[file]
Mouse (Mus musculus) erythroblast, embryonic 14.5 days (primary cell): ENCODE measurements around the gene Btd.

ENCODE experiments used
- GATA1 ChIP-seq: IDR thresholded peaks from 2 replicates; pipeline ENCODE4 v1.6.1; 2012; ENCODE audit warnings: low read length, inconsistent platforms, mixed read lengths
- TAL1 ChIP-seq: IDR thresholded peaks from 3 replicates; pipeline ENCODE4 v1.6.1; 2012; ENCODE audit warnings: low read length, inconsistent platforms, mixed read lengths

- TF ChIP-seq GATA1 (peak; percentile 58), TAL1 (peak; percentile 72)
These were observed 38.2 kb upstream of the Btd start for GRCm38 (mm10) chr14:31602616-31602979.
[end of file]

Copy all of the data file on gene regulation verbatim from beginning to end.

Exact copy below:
Mouse (Mus musculus) erythroblast, embryonic 14.5 days (primary cell): ENCODE measurements around the gene Btd.

ENCODE experiments used
- GATA1 ChIP-seq: IDR thresholded peaks from 2 replicates; pipeline ENCODE4 v1.6.1; 2012; ENCODE audit warnings: low read length, inconsistent platforms, mixed read lengths
- TAL1 ChIP-seq: IDR thresholded peaks from 3 replicates; pipeline ENCODE4 v1.6.1; 2012; ENCODE audit warnings: low read length, inconsistent platforms, mixed read lengths

- TF ChIP-seq GATA1 (peak; percentile 58), TAL1 (peak; percentile 72)
These were observed 38.2 kb upstream of the Btd start for GRCm38 (mm10) chr14:31602616-31602979.